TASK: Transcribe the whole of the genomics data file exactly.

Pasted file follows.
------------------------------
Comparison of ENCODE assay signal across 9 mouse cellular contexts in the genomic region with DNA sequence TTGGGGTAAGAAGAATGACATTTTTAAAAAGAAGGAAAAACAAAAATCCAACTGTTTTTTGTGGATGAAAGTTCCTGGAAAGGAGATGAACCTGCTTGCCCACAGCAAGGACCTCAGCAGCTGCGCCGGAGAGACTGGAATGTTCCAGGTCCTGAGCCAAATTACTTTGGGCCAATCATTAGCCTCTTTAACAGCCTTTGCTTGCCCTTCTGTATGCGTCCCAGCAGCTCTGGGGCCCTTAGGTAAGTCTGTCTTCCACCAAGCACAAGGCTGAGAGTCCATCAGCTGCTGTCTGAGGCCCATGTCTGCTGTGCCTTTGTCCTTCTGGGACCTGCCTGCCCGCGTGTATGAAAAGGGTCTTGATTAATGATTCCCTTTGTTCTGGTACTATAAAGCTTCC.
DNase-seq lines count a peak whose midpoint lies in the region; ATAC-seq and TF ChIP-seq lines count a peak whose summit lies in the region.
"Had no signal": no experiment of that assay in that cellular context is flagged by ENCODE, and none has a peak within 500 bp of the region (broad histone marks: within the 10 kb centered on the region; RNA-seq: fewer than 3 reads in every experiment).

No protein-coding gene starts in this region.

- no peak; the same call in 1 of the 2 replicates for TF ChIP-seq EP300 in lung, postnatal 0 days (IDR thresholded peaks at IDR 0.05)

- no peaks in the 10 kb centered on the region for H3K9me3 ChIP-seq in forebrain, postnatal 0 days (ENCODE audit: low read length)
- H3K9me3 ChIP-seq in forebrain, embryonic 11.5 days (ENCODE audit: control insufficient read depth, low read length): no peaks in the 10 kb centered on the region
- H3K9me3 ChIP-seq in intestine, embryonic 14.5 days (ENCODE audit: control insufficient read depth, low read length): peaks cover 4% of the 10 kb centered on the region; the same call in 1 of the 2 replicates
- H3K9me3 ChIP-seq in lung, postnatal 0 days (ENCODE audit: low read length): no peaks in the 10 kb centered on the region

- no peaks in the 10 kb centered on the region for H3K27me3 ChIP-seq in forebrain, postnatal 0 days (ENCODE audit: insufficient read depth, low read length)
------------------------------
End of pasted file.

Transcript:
Comparison of ENCODE assay signal across 9 mouse cellular contexts in the genomic region with DNA sequence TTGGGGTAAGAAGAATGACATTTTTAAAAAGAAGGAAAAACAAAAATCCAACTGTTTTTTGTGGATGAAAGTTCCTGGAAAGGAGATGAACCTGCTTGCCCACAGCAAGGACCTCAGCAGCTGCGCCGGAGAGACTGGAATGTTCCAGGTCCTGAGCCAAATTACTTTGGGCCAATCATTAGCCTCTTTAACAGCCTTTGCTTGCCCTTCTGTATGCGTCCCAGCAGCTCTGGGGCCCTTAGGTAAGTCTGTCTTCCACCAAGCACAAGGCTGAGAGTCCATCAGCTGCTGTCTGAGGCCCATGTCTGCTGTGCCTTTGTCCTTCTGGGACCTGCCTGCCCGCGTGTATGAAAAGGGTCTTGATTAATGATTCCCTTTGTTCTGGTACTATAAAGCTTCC.
DNase-seq lines count a peak whose midpoint lies in the region; ATAC-seq and TF ChIP-seq lines count a peak whose summit lies in the region.
"Had no signal": no experiment of that assay in that cellular context is flagged by ENCODE, and none has a peak within 500 bp of the region (broad histone marks: within the 10 kb centered on the region; RNA-seq: fewer than 3 reads in every experiment).

No protein-coding gene starts in this region.

- no peak; the same call in 1 of the 2 replicates for TF ChIP-seq EP300 in lung, postnatal 0 days (IDR thresholded peaks at IDR 0.05)

- no peaks in the 10 kb centered on the region for H3K9me3 ChIP-seq in forebrain, postnatal 0 days (ENCODE audit: low read length)
- H3K9me3 ChIP-seq in forebrain, embryonic 11.5 days (ENCODE audit: control insufficient read depth, low read length): no peaks in the 10 kb centered on the region
- H3K9me3 ChIP-seq in intestine, embryonic 14.5 days (ENCODE audit: control insufficient read depth, low read length): peaks cover 4% of the 10 kb centered on the region; the same call in 1 of the 2 replicates
- H3K9me3 ChIP-seq in lung, postnatal 0 days (ENCODE audit: low read length): no peaks in the 10 kb centered on the region

- no peaks in the 10 kb centered on the region for H3K27me3 ChIP-seq in forebrain, postnatal 0 days (ENCODE audit: insufficient read depth, low read length)